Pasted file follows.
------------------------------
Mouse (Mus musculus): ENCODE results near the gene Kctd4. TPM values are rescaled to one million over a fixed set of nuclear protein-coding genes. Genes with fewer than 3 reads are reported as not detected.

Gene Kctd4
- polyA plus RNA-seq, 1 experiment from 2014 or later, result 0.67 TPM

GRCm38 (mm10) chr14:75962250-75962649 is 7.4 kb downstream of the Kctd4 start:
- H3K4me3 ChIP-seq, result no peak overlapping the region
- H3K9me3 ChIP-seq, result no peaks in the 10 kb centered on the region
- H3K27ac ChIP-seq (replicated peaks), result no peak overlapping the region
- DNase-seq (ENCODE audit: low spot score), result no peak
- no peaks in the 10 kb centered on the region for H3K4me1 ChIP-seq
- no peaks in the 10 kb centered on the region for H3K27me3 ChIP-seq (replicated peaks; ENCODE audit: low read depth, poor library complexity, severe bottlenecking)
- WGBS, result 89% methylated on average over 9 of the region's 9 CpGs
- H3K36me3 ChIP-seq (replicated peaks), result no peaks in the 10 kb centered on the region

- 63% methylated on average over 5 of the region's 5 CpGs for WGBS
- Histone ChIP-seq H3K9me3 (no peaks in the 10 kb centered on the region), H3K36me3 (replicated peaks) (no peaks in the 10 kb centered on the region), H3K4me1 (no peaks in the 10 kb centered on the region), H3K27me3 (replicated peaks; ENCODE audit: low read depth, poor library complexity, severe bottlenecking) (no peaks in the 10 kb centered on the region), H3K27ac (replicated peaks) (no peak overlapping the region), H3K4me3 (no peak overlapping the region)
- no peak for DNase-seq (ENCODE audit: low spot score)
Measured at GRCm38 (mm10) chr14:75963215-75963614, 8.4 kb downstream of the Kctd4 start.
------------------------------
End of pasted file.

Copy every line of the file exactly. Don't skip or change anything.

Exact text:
Mouse (Mus musculus): ENCODE results near the gene Kctd4. TPM values are rescaled to one million over a fixed set of nuclear protein-coding genes. Genes with fewer than 3 reads are reported as not detected.

Gene Kctd4
- polyA plus RNA-seq, 1 experiment from 2014 or later, result 0.67 TPM

GRCm38 (mm10) chr14:75962250-75962649 is 7.4 kb downstream of the Kctd4 start:
- H3K4me3 ChIP-seq, result no peak overlapping the region
- H3K9me3 ChIP-seq, result no peaks in the 10 kb centered on the region
- H3K27ac ChIP-seq (replicated peaks), result no peak overlapping the region
- DNase-seq (ENCODE audit: low spot score), result no peak
- no peaks in the 10 kb centered on the region for H3K4me1 ChIP-seq
- no peaks in the 10 kb centered on the region for H3K27me3 ChIP-seq (replicated peaks; ENCODE audit: low read depth, poor library complexity, severe bottlenecking)
- WGBS, result 89% methylated on average over 9 of the region's 9 CpGs
- H3K36me3 ChIP-seq (replicated peaks), result no peaks in the 10 kb centered on the region

- 63% methylated on average over 5 of the region's 5 CpGs for WGBS
- Histone ChIP-seq H3K9me3 (no peaks in the 10 kb centered on the region), H3K36me3 (replicated peaks) (no peaks in the 10 kb centered on the region), H3K4me1 (no peaks in the 10 kb centered on the region), H3K27me3 (replicated peaks; ENCODE audit: low read depth, poor library complexity, severe bottlenecking) (no peaks in the 10 kb centered on the region), H3K27ac (replicated peaks) (no peak overlapping the region), H3K4me3 (no peak overlapping the region)
- no peak for DNase-seq (ENCODE audit: low spot score)
Measured at GRCm38 (mm10) chr14:75963215-75963614, 8.4 kb downstream of the Kctd4 start.